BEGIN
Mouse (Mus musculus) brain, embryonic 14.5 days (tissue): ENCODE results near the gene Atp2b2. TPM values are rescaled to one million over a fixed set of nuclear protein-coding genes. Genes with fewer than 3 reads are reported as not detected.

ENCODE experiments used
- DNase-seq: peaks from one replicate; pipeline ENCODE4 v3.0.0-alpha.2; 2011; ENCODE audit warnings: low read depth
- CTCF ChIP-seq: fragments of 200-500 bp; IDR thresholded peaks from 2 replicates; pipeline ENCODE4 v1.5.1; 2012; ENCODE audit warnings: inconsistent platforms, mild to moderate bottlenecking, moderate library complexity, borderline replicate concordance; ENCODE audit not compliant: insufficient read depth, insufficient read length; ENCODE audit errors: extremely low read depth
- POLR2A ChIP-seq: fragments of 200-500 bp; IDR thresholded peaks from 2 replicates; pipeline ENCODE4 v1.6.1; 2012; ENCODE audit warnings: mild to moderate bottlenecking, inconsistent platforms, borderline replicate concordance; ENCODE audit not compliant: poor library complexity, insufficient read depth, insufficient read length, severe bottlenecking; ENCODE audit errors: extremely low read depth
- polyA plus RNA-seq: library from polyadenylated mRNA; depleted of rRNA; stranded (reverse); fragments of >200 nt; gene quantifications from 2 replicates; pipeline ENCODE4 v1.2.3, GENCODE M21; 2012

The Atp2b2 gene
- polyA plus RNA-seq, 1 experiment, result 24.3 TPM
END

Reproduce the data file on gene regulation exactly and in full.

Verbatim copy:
Mouse (Mus musculus) brain, embryonic 14.5 days (tissue): ENCODE results near the gene Atp2b2. TPM values are rescaled to one million over a fixed set of nuclear protein-coding genes. Genes with fewer than 3 reads are reported as not detected.

ENCODE experiments used
- DNase-seq: peaks from one replicate; pipeline ENCODE4 v3.0.0-alpha.2; 2011; ENCODE audit warnings: low read depth
- CTCF ChIP-seq: fragments of 200-500 bp; IDR thresholded peaks from 2 replicates; pipeline ENCODE4 v1.5.1; 2012; ENCODE audit warnings: inconsistent platforms, mild to moderate bottlenecking, moderate library complexity, borderline replicate concordance; ENCODE audit not compliant: insufficient read depth, insufficient read length; ENCODE audit errors: extremely low read depth
- POLR2A ChIP-seq: fragments of 200-500 bp; IDR thresholded peaks from 2 replicates; pipeline ENCODE4 v1.6.1; 2012; ENCODE audit warnings: mild to moderate bottlenecking, inconsistent platforms, borderline replicate concordance; ENCODE audit not compliant: poor library complexity, insufficient read depth, insufficient read length, severe bottlenecking; ENCODE audit errors: extremely low read depth
- polyA plus RNA-seq: library from polyadenylated mRNA; depleted of rRNA; stranded (reverse); fragments of >200 nt; gene quantifications from 2 replicates; pipeline ENCODE4 v1.2.3, GENCODE M21; 2012

The Atp2b2 gene
- polyA plus RNA-seq, 1 experiment, result 24.3 TPM